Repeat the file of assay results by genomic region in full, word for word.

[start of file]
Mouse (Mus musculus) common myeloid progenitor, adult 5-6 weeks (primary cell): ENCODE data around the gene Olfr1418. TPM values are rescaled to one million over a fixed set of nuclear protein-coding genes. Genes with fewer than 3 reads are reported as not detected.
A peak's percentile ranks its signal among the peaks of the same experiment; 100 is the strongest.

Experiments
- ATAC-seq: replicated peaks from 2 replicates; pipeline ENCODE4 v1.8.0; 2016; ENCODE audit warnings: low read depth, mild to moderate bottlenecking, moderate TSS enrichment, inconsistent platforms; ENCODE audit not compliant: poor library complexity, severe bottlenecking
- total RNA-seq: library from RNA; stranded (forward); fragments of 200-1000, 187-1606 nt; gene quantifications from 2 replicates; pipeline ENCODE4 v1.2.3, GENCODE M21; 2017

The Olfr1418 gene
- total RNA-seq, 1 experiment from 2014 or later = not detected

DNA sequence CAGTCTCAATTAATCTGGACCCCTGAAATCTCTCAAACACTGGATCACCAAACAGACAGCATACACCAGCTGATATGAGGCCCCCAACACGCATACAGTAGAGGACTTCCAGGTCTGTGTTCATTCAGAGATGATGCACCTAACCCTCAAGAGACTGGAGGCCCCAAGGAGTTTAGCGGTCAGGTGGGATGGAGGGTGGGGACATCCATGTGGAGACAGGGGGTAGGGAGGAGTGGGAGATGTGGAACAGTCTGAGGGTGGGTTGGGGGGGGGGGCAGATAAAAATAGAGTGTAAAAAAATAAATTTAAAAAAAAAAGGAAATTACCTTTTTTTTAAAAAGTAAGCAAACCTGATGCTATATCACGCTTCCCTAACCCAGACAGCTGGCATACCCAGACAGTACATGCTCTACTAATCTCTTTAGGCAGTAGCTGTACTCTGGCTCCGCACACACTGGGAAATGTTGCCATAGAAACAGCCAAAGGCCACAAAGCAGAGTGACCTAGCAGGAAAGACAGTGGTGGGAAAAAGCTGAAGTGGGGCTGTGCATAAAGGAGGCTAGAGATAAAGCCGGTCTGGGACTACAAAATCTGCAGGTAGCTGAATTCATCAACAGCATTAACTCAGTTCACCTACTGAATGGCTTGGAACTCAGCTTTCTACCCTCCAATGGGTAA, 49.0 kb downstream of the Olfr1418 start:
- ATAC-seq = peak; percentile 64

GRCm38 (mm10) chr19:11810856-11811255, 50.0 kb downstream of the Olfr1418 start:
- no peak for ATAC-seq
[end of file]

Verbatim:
Mouse (Mus musculus) common myeloid progenitor, adult 5-6 weeks (primary cell): ENCODE data around the gene Olfr1418. TPM values are rescaled to one million over a fixed set of nuclear protein-coding genes. Genes with fewer than 3 reads are reported as not detected.
A peak's percentile ranks its signal among the peaks of the same experiment; 100 is the strongest.

Experiments
- ATAC-seq: replicated peaks from 2 replicates; pipeline ENCODE4 v1.8.0; 2016; ENCODE audit warnings: low read depth, mild to moderate bottlenecking, moderate TSS enrichment, inconsistent platforms; ENCODE audit not compliant: poor library complexity, severe bottlenecking
- total RNA-seq: library from RNA; stranded (forward); fragments of 200-1000, 187-1606 nt; gene quantifications from 2 replicates; pipeline ENCODE4 v1.2.3, GENCODE M21; 2017

The Olfr1418 gene
- total RNA-seq, 1 experiment from 2014 or later = not detected

DNA sequence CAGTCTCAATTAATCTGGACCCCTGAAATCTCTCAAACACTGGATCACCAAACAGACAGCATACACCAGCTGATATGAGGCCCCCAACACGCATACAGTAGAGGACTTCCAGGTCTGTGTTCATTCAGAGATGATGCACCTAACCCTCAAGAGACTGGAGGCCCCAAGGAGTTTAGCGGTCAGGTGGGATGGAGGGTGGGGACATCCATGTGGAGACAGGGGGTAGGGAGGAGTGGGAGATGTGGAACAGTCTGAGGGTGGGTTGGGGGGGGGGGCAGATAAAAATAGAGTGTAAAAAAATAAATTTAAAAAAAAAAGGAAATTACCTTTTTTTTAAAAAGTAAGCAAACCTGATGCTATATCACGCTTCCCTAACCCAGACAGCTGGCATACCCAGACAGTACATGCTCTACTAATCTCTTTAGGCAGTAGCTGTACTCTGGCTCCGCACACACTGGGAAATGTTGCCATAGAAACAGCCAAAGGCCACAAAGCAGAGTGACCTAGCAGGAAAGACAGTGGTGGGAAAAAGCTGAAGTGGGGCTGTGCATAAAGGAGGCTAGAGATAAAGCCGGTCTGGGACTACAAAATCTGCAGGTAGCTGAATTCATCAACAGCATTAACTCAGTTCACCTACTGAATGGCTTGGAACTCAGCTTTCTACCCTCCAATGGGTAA, 49.0 kb downstream of the Olfr1418 start:
- ATAC-seq = peak; percentile 64

GRCm38 (mm10) chr19:11810856-11811255, 50.0 kb downstream of the Olfr1418 start:
- no peak for ATAC-seq